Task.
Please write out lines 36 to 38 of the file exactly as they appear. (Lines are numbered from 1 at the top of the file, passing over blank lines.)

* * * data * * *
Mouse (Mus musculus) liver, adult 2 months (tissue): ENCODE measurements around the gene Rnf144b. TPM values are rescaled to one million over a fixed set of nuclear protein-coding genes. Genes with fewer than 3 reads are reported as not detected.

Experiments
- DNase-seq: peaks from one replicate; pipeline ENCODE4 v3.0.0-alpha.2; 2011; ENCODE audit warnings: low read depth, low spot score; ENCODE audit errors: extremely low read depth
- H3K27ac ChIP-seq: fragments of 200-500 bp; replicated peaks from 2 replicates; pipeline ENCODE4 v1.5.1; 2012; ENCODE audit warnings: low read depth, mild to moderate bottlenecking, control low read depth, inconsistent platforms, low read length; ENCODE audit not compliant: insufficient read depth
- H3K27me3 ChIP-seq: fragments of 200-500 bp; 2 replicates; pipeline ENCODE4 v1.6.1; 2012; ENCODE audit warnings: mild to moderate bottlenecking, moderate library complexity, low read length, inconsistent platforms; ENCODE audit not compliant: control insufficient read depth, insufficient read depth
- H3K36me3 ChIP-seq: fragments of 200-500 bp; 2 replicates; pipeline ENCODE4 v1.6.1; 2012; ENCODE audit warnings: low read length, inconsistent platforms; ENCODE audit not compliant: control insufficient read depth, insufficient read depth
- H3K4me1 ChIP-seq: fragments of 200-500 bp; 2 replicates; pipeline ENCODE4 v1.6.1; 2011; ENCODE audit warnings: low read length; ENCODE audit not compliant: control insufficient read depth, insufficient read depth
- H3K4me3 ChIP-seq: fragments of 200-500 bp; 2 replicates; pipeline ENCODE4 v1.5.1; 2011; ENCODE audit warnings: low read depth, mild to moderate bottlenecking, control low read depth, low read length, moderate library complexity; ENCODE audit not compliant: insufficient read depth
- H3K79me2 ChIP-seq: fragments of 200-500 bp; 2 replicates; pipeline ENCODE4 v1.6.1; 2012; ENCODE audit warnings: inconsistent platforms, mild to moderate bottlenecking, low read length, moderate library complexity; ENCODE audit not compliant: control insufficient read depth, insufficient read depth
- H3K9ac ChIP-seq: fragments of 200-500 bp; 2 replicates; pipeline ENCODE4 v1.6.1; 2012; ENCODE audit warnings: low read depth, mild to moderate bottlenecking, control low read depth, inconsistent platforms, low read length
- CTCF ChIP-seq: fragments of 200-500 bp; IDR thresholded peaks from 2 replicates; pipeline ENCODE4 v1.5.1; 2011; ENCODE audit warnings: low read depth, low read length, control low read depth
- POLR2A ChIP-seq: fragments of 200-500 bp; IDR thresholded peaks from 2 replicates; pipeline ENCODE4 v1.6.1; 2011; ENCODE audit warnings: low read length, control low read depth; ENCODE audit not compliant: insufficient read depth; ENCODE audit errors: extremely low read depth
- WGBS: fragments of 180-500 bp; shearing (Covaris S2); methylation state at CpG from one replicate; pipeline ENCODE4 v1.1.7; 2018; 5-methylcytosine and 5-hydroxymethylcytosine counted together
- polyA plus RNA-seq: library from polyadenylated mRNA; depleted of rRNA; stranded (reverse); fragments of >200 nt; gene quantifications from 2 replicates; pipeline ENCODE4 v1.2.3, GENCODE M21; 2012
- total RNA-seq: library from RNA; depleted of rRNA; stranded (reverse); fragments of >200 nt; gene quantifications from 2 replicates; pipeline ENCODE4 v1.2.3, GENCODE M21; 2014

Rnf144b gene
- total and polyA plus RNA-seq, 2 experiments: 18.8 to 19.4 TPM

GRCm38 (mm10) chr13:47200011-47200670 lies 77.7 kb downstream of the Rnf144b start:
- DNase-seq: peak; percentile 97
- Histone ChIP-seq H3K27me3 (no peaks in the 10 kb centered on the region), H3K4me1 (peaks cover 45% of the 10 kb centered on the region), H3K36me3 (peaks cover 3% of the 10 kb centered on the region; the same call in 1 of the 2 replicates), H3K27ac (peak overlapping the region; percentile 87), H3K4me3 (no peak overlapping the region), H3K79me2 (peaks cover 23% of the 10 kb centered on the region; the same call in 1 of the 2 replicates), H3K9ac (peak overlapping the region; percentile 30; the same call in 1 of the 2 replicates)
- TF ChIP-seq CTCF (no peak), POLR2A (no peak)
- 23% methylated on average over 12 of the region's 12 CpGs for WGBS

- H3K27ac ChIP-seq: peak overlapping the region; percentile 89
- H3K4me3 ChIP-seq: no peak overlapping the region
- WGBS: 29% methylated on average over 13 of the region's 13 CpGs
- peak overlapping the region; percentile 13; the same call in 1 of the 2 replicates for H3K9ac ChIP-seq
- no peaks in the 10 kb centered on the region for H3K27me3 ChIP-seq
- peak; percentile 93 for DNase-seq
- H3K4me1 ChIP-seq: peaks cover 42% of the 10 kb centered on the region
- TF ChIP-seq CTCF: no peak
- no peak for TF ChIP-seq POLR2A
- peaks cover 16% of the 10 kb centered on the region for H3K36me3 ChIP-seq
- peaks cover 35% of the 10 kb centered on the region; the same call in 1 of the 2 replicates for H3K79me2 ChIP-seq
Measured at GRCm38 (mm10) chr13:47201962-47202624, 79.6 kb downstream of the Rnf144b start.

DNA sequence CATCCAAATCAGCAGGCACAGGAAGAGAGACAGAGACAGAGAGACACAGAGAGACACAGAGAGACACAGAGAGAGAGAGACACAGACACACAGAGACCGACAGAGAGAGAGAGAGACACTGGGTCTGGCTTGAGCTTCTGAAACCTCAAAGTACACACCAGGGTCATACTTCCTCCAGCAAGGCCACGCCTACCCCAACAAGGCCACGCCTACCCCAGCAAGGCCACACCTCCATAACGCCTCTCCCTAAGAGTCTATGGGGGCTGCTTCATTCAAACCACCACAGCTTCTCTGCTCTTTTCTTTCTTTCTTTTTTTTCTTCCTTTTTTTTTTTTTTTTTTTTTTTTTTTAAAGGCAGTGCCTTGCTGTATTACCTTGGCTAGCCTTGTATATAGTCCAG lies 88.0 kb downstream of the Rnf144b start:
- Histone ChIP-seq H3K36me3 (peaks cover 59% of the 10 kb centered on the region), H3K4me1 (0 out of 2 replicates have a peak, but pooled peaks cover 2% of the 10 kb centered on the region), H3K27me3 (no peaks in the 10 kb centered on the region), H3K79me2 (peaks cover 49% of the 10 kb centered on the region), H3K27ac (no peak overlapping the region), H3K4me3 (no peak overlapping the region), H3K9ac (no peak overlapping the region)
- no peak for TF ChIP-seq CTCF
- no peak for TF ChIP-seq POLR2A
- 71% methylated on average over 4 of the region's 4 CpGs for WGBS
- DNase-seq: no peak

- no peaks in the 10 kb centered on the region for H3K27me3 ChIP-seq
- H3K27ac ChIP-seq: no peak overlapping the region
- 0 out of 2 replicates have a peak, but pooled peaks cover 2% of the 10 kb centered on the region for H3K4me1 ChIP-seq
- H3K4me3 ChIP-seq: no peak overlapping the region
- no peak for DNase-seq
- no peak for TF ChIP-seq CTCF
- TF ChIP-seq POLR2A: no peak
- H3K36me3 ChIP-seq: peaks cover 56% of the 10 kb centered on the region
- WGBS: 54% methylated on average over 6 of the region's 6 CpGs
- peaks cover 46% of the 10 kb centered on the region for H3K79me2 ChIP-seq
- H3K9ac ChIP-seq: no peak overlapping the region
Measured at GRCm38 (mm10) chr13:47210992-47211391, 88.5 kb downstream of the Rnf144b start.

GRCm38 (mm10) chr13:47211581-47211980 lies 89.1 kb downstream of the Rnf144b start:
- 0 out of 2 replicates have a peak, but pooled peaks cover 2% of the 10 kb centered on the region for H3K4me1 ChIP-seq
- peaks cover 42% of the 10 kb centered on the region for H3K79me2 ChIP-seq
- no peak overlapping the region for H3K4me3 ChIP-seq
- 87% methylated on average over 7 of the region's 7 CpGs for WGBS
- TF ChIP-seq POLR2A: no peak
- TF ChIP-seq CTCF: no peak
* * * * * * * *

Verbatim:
- Histone ChIP-seq H3K36me3 (peaks cover 59% of the 10 kb centered on the region), H3K4me1 (0 out of 2 replicates have a peak, but pooled peaks cover 2% of the 10 kb centered on the region), H3K27me3 (no peaks in the 10 kb centered on the region), H3K79me2 (peaks cover 49% of the 10 kb centered on the region), H3K27ac (no peak overlapping the region), H3K4me3 (no peak overlapping the region), H3K9ac (no peak overlapping the region)
- no peak for TF ChIP-seq CTCF
- no peak for TF ChIP-seq POLR2A